On the internet, now they DO know you’re a dog

In the future, everybody will be anonymous for fifteen minutes. We can hope anyway. The rest of the time we be on-line and famous insofar as our ‘friends’ keep multiplying and advertisers relentlessly track and mine our every move and utterance for data for targeted ads. Targeted. Perfect word.

I never got as exercised about privacy issues as some people, because I tended to think about them in the shallow way. “If you’re not doing anything illegal than what are you worried about?” And “The police and government have better things to do than spy on me.” I know those were shallow because of slippery slopes and vigilance and the Fourth Amendment and all that. But privacy then was mostly a civic issue, about persons and papers. And speed cameras. And it was inevitably laced with the inescapable understanding that society should let a certain amount of lawbreaking slide. Just not all the way down the slope.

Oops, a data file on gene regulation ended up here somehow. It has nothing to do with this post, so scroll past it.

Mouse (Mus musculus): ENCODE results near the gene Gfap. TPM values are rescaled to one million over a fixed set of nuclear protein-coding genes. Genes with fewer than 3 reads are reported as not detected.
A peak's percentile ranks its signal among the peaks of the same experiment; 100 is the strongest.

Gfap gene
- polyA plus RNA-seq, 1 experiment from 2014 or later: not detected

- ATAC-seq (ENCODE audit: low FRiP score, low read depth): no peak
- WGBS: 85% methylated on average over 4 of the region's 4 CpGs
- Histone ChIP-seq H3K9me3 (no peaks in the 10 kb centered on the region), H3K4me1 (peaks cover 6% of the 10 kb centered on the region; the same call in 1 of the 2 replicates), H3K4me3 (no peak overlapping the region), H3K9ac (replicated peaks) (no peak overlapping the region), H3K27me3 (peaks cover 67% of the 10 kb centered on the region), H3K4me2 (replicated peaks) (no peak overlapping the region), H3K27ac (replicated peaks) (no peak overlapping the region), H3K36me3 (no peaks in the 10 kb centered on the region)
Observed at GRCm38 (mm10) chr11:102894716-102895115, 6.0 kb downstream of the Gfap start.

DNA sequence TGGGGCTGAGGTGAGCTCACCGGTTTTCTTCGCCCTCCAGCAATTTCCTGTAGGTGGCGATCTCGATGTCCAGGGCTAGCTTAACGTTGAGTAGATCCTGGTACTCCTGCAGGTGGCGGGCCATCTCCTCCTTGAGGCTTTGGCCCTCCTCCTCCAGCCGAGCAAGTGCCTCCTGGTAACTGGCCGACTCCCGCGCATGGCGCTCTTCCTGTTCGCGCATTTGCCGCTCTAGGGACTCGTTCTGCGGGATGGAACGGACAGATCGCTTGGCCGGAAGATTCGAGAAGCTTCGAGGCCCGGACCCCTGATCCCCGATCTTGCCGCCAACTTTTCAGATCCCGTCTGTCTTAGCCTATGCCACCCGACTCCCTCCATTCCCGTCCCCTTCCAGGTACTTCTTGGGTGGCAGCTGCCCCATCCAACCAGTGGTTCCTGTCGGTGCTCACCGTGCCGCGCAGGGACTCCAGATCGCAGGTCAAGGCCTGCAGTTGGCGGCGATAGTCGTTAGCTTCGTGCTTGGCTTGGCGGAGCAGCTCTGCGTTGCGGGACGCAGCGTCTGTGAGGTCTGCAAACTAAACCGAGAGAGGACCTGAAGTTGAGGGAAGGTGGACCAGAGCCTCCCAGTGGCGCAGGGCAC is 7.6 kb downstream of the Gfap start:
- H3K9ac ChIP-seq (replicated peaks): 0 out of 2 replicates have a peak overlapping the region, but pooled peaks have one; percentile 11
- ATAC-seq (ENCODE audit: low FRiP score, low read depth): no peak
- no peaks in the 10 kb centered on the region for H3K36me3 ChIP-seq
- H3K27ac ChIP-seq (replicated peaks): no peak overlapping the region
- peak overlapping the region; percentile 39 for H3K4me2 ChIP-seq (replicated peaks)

It’s all different now. Privacy is now assaulted from the “private” sector. Ironic, no? And we are co-conspirators, thinking that targeted ads will be a gateway to being better served by the ever increasingly commercialized internet. Good luck with that. No, we will be hounded day and night, as though by 1000 paparazzi. As they say in webspeak, we will be ‘pwned’.

Tom Toles is the editorial cartoonist for The Post and writes the Tom Toles blog. See all of his cartoons here.

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